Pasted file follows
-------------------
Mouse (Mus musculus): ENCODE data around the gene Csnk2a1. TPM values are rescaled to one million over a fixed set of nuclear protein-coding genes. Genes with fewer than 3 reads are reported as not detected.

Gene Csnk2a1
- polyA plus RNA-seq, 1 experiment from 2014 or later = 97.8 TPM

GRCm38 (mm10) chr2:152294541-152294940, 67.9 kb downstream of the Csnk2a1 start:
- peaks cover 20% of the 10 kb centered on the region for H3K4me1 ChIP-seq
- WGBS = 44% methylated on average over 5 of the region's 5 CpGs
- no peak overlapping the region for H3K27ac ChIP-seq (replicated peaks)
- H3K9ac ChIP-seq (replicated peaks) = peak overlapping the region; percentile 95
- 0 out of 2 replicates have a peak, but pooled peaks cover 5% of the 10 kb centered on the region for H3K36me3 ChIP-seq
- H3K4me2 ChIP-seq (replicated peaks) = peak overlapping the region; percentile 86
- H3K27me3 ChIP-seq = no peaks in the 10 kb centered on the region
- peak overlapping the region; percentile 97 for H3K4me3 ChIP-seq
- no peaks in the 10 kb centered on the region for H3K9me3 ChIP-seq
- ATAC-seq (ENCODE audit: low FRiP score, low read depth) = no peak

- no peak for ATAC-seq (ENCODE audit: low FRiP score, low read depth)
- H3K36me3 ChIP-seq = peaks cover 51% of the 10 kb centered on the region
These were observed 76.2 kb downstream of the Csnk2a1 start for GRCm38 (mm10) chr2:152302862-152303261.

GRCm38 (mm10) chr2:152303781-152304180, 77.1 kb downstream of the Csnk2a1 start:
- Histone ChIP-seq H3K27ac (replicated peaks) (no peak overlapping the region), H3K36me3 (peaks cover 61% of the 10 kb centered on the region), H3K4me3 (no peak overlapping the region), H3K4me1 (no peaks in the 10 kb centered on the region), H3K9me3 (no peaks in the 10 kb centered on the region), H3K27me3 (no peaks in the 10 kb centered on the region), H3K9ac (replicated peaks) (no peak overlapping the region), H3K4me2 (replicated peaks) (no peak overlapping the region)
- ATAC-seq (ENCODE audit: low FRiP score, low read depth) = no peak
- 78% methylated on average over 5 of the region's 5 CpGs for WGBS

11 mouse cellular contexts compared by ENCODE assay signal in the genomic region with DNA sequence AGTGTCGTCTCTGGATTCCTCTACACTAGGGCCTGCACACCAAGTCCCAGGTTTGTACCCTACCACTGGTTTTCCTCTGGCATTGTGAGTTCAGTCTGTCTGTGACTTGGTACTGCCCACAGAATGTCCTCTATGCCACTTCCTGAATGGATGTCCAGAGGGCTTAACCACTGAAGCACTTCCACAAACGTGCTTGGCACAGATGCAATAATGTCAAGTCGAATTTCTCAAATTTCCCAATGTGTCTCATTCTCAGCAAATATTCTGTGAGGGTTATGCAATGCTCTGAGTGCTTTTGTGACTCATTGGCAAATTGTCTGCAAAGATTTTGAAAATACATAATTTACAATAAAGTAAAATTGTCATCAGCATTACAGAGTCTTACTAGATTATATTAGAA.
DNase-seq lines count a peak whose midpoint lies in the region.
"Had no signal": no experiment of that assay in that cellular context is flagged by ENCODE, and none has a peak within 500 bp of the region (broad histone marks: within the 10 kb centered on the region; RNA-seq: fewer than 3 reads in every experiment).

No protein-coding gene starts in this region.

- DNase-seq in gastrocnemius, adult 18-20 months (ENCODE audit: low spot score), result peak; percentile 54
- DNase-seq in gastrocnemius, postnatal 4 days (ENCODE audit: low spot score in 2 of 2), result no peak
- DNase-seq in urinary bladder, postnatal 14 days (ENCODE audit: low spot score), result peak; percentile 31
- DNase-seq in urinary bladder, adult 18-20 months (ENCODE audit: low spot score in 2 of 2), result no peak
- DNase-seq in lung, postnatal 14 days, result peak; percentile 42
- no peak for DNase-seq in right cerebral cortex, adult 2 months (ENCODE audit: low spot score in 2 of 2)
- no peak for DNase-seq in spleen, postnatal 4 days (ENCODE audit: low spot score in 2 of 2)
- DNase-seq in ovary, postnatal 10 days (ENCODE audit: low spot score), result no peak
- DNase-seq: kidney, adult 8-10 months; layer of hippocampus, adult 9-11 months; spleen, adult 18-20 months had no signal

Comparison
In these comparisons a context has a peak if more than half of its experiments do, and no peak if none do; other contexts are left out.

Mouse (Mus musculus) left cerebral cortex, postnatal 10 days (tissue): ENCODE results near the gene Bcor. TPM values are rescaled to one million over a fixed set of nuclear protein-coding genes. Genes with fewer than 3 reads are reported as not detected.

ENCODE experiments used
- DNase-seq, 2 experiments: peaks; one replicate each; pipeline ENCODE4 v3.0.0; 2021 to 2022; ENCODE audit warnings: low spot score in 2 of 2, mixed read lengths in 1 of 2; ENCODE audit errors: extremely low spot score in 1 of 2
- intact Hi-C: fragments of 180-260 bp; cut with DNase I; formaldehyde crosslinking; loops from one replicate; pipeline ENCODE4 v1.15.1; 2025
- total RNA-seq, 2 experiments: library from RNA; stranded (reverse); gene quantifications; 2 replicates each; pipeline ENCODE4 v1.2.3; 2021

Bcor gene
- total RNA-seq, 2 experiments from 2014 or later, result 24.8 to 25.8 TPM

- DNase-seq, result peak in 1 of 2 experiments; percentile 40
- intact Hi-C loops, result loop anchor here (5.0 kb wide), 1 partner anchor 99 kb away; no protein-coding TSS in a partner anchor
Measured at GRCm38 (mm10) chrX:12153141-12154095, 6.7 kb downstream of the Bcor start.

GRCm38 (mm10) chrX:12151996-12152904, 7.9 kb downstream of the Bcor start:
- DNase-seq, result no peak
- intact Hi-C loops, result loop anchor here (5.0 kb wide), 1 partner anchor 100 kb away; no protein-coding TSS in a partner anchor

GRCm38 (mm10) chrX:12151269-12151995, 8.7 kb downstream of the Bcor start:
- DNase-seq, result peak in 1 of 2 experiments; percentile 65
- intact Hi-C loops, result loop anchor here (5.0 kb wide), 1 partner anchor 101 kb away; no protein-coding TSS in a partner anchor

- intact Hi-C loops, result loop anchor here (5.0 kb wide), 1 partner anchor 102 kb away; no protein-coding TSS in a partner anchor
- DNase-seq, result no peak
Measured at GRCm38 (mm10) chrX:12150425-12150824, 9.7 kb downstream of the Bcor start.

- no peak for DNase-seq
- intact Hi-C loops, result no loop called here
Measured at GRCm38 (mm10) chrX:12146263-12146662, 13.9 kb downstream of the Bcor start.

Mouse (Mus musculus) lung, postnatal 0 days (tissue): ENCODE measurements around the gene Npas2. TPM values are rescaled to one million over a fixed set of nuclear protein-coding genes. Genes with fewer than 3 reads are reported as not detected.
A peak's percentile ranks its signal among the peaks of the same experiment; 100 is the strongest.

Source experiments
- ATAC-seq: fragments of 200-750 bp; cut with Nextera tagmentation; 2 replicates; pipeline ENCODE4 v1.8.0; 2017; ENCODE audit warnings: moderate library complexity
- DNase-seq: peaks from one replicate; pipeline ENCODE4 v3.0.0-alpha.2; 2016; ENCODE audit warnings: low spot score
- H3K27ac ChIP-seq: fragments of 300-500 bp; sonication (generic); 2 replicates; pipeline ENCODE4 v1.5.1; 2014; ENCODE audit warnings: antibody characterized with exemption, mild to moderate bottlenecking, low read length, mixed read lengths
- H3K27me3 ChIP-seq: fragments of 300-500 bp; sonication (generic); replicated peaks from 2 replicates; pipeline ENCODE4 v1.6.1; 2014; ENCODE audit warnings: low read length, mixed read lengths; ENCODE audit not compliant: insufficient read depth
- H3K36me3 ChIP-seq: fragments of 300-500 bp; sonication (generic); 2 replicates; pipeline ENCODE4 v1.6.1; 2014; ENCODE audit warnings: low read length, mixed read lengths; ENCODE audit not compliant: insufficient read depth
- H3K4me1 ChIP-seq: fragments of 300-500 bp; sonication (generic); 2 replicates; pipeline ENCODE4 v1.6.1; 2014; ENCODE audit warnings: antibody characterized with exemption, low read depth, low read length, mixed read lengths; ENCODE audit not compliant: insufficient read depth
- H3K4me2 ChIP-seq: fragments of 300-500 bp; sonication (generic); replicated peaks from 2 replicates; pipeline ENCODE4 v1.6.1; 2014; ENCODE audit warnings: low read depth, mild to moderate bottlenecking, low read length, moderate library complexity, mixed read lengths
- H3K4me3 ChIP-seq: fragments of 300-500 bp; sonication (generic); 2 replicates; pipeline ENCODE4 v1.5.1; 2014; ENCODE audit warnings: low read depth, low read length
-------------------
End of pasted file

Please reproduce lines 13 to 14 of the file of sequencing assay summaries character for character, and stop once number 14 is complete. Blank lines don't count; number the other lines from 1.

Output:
- no peaks in the 10 kb centered on the region for H3K9me3 ChIP-seq
- ATAC-seq (ENCODE audit: low FRiP score, low read depth) = no peak